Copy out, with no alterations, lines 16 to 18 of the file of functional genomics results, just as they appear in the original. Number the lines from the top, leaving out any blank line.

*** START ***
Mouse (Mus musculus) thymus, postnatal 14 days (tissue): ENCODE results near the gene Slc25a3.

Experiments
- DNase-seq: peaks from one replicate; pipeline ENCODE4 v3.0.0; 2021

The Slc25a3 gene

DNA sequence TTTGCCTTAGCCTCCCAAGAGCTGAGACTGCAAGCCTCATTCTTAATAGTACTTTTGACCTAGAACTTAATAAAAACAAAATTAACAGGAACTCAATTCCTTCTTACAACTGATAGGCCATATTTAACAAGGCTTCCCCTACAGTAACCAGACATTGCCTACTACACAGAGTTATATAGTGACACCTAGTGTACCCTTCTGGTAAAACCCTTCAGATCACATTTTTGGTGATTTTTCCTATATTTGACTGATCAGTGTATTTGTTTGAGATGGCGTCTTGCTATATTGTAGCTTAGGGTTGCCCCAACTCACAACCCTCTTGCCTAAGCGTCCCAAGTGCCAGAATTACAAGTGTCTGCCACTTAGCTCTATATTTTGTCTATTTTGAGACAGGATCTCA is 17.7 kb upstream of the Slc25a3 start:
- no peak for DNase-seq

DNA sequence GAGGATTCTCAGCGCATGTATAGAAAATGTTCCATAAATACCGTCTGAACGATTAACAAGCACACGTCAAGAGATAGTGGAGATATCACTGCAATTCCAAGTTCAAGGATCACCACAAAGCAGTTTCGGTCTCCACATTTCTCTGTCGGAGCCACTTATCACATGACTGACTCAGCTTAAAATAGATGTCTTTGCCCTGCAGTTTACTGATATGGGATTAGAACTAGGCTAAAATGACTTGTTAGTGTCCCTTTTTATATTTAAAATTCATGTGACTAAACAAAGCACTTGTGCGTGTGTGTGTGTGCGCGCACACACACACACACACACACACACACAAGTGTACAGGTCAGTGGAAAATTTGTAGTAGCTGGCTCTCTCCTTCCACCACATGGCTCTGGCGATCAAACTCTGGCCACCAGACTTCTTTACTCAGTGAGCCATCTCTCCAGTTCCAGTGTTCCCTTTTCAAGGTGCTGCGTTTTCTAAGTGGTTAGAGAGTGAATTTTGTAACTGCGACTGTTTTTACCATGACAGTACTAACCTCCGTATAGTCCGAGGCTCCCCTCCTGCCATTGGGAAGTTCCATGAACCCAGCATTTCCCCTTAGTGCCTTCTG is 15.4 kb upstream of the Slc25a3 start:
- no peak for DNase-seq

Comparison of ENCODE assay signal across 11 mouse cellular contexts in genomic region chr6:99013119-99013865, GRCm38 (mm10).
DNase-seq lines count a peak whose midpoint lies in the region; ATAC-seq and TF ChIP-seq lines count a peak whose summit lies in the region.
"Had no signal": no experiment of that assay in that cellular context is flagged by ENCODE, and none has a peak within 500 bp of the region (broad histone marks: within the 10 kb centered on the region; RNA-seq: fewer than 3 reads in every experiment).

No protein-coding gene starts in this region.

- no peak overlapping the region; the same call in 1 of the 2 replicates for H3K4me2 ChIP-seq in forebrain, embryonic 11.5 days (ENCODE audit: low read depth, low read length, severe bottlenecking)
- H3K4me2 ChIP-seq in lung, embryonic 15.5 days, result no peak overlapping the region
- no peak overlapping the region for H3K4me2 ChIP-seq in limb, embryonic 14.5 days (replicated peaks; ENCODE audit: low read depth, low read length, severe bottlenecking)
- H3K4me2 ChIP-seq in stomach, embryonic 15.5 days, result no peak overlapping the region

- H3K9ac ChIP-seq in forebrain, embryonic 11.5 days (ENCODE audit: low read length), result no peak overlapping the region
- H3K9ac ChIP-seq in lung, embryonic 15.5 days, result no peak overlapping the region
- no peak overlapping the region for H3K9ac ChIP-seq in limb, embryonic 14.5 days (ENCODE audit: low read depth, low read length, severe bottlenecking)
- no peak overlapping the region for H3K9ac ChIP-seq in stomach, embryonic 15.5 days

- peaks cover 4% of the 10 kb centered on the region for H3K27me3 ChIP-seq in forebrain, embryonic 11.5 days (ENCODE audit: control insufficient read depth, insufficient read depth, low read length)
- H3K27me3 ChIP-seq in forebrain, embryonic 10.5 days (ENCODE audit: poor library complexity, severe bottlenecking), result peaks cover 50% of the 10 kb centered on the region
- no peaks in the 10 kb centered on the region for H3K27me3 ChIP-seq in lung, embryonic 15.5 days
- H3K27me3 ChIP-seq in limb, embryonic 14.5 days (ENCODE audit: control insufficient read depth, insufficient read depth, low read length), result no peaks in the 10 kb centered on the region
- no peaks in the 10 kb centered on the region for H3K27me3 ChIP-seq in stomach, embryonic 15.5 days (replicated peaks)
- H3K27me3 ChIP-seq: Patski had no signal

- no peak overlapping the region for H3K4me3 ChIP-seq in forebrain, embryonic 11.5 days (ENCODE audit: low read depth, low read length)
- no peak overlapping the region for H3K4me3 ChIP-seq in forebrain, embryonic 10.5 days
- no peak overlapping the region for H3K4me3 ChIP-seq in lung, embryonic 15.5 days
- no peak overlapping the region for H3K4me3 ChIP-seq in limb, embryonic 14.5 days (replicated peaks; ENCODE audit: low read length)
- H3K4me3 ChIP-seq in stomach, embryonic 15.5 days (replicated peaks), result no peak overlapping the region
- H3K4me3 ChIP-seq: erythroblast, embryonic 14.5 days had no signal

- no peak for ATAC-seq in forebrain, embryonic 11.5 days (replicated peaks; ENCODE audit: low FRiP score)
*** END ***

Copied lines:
- H3K4me2 ChIP-seq in stomach, embryonic 15.5 days, result no peak overlapping the region

- H3K9ac ChIP-seq in forebrain, embryonic 11.5 days (ENCODE audit: low read length), result no peak overlapping the region
- H3K9ac ChIP-seq in lung, embryonic 15.5 days, result no peak overlapping the region